Old Norse-Icelandic; Medieval Studies; Hagiography; Disability Studies
I received my PhD in Scandinavian Studies from the University of Wisconsin-Madison in 2012. My doctoral research focused on Old Norse paleography and philology, and my dissertation was a new study on and edition of the Old Norse legend of Martha and Mary Magdalen. I hold the inaugural Henry Cabot and Linnea Lodge Scandinavian Professorship in the Department of Modern Languages and Cultural Studies at the University of Alberta, where I serve as Associate Chair (Undergraduate) and Program Advisor for Scandinavian, Norwegian, and Swedish. I am also Adjunct Associate Professor in Religious Studies in the Department of History & Classics.
I am presently the President of the Association for the Advancement of Scandinavian Studies in Canada. I also serve as Book Review Editor for Scandinavian-Canadian Studies / Études scandinaves au Canada.
I live in Edmonton with my spouse and our two daughters. When I'm not on campus, you can find me with them, or teaching group exercise and spinning classes at the gym.
My research interests include Old Norse-Icelandic paleography and philology, manuscript culture, hagiography and religious literature (poetry and prose), and women's and gender studies. I have published articles and book reviews in such venues as Scandinavian Studies, Journal for English and Germanic Philology, Speculum, Scandinavian-Canadian Studies, Arthuriana, Arkiv för nordisk filologi, and Maal og minne. In 2014, I was awarded a Killam Research Fund award from the University of Alberta to conduct archival research for a book I have since co-written and published with Professor Kirsten Wolf (UW-Madison), entitled The Saints in Old Norse and Early Modern Icelandic Poetry. I have also recently published a detailed study, edition, and translation of the Old Norse-Icelandic legend of Martha and Mary Magdalen with the Pontifical Institute of Mediaeval Studies. At present, I am completing a monograph on the composition and transmission of poetry on St. Agnes in post-Reformation Iceland. I also hold a SSHRC Insight Development Grant for a new research project, entitled "'Completely Healed': Miracles, Cures, and Constructions of Disability in the Old Norse-Icelandic Sagas of Bishops."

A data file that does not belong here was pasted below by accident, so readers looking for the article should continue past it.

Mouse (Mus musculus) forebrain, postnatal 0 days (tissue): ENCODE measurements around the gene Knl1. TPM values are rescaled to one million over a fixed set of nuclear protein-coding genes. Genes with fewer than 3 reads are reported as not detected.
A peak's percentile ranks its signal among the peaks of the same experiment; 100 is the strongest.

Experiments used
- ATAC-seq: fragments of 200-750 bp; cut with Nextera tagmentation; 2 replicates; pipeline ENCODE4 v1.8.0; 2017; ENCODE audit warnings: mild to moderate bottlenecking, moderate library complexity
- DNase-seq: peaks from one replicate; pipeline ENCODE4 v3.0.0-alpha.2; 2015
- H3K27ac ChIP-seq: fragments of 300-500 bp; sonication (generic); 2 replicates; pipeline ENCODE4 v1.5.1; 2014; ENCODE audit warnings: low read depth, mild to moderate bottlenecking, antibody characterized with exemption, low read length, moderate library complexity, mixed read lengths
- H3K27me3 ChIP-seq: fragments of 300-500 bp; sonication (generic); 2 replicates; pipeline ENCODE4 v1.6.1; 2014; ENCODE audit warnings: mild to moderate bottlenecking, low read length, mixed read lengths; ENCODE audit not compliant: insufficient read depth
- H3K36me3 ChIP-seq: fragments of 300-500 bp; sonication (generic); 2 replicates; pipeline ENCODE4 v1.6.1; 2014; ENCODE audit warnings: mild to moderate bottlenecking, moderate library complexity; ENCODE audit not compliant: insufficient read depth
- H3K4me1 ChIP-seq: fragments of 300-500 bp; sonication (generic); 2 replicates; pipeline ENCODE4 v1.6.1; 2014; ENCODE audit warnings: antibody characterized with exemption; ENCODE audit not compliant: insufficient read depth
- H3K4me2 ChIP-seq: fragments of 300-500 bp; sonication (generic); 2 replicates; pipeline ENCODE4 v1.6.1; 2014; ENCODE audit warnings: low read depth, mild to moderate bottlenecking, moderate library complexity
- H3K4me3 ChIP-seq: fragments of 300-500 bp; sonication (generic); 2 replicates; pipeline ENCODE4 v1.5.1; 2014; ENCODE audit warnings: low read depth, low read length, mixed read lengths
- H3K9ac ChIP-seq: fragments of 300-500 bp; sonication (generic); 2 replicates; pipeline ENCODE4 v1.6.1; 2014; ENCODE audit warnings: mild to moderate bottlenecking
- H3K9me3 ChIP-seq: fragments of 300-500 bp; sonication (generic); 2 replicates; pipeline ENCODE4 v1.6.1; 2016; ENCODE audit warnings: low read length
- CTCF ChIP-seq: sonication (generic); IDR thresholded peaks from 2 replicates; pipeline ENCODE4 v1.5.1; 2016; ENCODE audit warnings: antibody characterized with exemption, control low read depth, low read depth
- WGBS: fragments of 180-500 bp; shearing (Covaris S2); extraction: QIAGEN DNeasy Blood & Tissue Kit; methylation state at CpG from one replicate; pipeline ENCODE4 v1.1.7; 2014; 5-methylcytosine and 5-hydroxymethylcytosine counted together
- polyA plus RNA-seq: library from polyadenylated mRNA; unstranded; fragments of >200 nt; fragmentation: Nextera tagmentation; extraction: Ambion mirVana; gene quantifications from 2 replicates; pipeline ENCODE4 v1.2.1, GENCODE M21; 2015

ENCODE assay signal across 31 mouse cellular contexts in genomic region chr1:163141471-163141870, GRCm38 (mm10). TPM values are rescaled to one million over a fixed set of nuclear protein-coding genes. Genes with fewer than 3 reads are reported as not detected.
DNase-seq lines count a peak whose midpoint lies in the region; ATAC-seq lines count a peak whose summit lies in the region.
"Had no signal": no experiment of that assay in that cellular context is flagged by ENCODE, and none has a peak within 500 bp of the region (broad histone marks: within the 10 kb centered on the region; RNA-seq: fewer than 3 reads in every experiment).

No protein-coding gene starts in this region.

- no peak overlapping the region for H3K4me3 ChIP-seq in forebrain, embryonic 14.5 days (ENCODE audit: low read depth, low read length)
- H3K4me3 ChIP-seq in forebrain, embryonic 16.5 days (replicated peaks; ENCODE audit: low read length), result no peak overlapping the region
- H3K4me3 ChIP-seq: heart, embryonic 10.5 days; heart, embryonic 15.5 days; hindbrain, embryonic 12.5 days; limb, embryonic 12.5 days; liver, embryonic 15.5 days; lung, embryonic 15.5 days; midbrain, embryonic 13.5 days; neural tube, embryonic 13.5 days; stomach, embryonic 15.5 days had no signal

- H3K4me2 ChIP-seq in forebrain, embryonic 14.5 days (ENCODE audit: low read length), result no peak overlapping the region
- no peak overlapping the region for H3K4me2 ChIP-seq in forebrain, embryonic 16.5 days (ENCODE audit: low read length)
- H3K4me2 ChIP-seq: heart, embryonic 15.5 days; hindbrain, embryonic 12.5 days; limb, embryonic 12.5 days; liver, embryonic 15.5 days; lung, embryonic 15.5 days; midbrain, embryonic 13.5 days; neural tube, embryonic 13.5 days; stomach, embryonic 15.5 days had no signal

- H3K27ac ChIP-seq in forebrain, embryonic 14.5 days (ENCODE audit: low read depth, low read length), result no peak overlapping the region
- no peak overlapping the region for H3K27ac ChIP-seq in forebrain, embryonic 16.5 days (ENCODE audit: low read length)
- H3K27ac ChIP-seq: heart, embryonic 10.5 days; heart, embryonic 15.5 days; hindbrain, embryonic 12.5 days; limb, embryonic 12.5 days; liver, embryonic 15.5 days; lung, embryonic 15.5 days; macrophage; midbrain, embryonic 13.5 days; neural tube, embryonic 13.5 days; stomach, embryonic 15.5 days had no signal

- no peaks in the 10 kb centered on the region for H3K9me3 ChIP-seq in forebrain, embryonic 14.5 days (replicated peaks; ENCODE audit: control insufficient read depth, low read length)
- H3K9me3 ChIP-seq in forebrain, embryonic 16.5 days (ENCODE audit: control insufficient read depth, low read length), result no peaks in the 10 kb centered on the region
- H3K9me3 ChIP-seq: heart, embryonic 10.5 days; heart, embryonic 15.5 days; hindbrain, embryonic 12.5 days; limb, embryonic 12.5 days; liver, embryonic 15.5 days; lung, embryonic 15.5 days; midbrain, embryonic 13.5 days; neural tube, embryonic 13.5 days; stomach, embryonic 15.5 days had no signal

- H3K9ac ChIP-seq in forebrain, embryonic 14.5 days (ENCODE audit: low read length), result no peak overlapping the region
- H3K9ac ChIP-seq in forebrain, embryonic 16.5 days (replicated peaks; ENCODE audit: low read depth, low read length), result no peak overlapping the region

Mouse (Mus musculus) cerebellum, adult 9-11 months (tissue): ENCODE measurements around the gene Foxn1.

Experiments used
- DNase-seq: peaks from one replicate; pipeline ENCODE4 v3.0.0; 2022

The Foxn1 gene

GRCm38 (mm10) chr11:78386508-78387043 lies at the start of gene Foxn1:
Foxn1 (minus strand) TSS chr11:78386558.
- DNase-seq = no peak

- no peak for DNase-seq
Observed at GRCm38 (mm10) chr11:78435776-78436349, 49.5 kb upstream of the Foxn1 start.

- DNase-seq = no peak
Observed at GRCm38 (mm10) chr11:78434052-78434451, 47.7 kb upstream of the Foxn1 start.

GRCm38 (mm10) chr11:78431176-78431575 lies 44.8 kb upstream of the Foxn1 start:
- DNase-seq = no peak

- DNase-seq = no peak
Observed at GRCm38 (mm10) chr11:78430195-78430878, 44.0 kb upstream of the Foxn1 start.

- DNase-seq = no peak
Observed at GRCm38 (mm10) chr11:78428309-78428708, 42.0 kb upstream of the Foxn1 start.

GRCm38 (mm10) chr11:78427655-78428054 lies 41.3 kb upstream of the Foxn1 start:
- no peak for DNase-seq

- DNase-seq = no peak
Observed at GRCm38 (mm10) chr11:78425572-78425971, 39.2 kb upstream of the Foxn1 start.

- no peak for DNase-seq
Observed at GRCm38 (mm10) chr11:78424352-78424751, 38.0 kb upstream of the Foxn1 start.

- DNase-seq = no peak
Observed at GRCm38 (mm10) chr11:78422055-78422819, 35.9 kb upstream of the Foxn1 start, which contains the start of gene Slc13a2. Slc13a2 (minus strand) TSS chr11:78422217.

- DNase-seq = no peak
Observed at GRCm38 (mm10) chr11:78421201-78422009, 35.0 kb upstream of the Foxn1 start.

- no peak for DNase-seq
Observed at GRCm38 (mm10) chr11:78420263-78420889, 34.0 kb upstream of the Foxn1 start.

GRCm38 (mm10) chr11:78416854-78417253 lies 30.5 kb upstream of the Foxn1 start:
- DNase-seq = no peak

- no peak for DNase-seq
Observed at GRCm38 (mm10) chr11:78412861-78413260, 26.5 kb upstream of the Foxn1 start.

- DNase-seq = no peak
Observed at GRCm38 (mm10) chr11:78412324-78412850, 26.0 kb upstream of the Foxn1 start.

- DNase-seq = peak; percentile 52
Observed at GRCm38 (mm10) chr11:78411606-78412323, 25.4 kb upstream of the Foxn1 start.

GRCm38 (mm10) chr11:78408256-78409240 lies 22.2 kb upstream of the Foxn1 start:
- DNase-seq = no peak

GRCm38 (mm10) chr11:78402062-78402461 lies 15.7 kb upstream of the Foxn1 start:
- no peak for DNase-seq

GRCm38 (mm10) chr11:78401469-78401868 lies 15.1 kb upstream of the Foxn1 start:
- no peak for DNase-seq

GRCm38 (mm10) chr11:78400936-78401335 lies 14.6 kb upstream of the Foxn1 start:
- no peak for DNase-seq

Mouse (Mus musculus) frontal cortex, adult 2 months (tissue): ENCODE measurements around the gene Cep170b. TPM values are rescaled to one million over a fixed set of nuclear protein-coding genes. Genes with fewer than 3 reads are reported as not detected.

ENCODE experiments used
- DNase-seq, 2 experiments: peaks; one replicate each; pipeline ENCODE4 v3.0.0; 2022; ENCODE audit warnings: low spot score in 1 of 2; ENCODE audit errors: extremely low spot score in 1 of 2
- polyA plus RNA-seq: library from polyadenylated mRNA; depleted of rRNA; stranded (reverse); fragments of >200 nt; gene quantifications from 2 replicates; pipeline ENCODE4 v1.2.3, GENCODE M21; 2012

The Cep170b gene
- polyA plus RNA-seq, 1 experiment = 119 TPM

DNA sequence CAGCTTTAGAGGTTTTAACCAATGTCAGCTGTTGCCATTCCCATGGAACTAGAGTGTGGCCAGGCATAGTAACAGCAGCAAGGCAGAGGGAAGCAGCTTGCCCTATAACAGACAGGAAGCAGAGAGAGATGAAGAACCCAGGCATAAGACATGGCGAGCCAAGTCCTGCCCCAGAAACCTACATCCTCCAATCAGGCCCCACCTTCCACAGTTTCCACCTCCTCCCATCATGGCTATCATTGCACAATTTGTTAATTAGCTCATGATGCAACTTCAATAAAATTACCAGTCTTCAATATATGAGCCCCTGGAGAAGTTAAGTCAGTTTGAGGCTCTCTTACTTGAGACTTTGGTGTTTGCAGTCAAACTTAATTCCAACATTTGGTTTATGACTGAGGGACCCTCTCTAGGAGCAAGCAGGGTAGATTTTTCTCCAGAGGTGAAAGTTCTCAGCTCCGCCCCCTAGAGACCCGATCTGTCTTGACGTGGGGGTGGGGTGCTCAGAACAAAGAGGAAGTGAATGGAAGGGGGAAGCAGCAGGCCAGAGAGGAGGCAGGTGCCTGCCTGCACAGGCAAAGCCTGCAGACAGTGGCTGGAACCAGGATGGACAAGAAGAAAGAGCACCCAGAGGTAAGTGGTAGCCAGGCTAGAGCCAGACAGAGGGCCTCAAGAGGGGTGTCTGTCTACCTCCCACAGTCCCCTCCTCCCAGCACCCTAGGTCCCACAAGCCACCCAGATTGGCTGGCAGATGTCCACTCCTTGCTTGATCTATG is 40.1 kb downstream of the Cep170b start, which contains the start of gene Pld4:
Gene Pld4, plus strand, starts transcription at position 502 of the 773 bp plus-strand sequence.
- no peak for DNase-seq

I teach a variety of courses on Scandinavian literature and culture from the Middle Ages to the present. I also supervise graduate students in MLCS, Religious Studies, and History & Classics.
Currently accepting graduate students in MLCS, Religious Studies, and History & Classics.
Elements of Old Norse grammar and reading of simple texts.Fall Term 2020
A continuation of NORSE 111. Prerequisite: NORSE 111 or consent of Department.Winter Term 2021
An exploration of Scandinavian folk literature as an expression of the human experience from pre-industrial to contemporary Scandinavia. Taught in English.Fall Term 2020